The Impact of Culture on Digital Transformation

Productive Thinking

The Impact of Culture on Digital Transformation

I worked at a large independent software vendor as a head of engineering for over a decade and through a period of incredible change, as the organisation shifted from a successful desktop based software company to a successful online based software company. The digital transformation that independent software vendor undertook impacted all parts of the business, from product development through to finance. 

If your organisation is on the journey of digital transformation, don’t underestimate the cultural changes that must accompany this.Organisational culture is a set of shared assumptions, values and beliefs which governs the way people behave in the organisation. 

Clearly to effect change in organisational culture takes time; often years. To start the cultural change process, you need to understand where you currently are and where you would want to be in the future with regards your digital capabilities and the culture that supports that.

From my experience at this independent software vendor and purely from a cultural view point here is my top tips on the key focus areas. 

  1. Have a Vision – does your organisation have a clearly articulated vision that is supported by your digital transformation?  Every part of your organisation must understand the vision and the leaders’ role is to connect team members’ work to that vision on a regular basis.  Too often leaders/managers do not feel comfortable talking about “Vision”.  That needs to change so that the vision becomes part of the normal conversation – weaving the digital transformation elements into the vision then becomes easy.
  2. Review your Values – most companies have values, but ask the hard question “are they still relevant given the transformation we need to make”.  Remember to challenge everything and focus on Core values (not permission to play values).  At this independent software vendor, “decisive – make the call” was a value that was relevant for around 6 years from 2009.  Once this value had been clearly embedded in the organisation, it was swapped for a new more relevant value “collaborate – we are better together”.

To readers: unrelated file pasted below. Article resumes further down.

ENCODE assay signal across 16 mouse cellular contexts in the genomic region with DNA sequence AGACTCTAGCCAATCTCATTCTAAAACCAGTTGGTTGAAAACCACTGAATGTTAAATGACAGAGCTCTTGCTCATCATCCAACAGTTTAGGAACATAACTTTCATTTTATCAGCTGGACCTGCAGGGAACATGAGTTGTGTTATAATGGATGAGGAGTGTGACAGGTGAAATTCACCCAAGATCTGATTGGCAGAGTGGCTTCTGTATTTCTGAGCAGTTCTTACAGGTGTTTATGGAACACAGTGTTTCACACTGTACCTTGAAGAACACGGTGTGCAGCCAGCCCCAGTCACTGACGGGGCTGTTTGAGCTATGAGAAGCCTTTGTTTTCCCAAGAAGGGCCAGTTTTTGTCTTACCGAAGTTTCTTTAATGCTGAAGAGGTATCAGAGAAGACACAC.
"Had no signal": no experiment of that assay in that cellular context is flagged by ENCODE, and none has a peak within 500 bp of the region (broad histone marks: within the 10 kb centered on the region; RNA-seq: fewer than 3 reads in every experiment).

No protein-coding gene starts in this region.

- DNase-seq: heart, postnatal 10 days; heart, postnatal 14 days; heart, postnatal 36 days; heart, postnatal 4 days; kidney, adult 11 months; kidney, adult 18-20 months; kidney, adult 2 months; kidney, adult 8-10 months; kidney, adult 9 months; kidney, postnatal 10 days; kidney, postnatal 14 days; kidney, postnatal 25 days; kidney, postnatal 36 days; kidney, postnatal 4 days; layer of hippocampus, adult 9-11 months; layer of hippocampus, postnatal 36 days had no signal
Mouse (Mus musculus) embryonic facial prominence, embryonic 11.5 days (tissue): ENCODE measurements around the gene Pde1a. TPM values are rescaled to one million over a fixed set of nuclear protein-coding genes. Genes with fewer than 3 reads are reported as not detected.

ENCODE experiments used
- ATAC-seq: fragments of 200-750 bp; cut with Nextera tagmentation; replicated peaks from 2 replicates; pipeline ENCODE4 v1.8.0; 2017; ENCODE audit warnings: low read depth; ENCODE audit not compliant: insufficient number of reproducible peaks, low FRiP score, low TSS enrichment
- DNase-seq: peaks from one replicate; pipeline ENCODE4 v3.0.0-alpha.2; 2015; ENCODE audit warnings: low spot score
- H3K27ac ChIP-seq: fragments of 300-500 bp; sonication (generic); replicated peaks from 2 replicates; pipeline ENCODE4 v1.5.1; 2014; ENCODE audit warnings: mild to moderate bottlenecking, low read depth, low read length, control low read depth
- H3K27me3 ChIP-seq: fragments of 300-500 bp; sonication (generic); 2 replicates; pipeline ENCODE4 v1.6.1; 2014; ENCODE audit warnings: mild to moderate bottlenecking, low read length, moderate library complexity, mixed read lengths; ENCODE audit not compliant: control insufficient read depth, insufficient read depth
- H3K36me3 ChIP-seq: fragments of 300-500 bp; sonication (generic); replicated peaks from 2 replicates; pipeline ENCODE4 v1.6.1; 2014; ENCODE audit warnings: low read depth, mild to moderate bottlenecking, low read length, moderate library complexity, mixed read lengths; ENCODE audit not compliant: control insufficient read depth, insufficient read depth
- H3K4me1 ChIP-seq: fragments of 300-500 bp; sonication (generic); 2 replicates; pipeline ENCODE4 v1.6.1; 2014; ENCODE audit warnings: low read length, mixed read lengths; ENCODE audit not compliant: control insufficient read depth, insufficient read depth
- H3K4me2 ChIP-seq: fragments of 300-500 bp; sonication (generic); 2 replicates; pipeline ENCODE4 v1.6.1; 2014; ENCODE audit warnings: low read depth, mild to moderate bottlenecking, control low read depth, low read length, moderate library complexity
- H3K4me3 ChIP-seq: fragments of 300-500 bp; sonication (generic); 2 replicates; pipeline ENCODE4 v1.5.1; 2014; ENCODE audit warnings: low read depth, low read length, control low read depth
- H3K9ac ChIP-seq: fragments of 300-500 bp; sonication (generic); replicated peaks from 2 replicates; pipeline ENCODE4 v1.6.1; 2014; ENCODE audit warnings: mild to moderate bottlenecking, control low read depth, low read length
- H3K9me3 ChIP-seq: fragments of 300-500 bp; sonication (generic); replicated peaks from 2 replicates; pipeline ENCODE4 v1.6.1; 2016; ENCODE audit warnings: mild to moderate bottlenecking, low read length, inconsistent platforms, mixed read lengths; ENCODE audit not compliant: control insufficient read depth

3. Make the customer first – a complete focus on the customer experience is critical to remaining relevant today.  Build an understanding of how customers view your organisation in all aspects and ensure that this is supported by data – in short create a customer centric mind-set.  At this independent software vendor, the Net Promoter Score model was introduced as a means of focusing the organisation on whether the customers really liked the products enough to promote the brand.  The results were sometimes shocking, but constant focus on this data and understanding the drivers of dissatisfaction turned team mind-sets around to solve the real customer problems and ultimately led to improving customer sentiment.
  4. Measure everything – your organisation must change to a measurement based culture.  When decisions are made, question “what data enables that decision?”.  Any data captured should be highly visible to all as this will generate unexpected insights for others.  With measurements, focus on trends over time more than absolute figures.
  5. Innovate – build an innovation culture in all areas of your organisation.  This should be supported by a continuous improvement mind-set, where teams always ask, “how can we improve this?” and, “what could we do differently?”.  Be prepared to take risks, and fail, but limit the impact of failure by constant review and course correction using data based decisions as your guide.
  6. Automate everything – your organisation must have an automation culture and by this I mean a bias towards eliminating all manual tasks (that make sense) and reducing wastage. In a software product world.  This is essential to enabling shorter release cycles.
  7. Be agile – devolve decision making to aid agility.  Regularly adapt products and services based on customer feedback.  Reduce product change cycles to reduce risk and improve responsiveness to customer needs experience.  Introduce Agile methodologies, but focus more on the mind set shifts of being agile and not the processes of doing agile.

Naturally you cannot change all these elements at once, but it does makes sense to define focus areas based on your organisational situation. The important thing is to proactively consider each of these areas.  Then, based on your priorities and need, build a “change roadmap” so that you have plan of what takes priority now and where to focus next. Changing culture takes time, but to fast track culture change to support your digital transformation, you need to focus and to plan.

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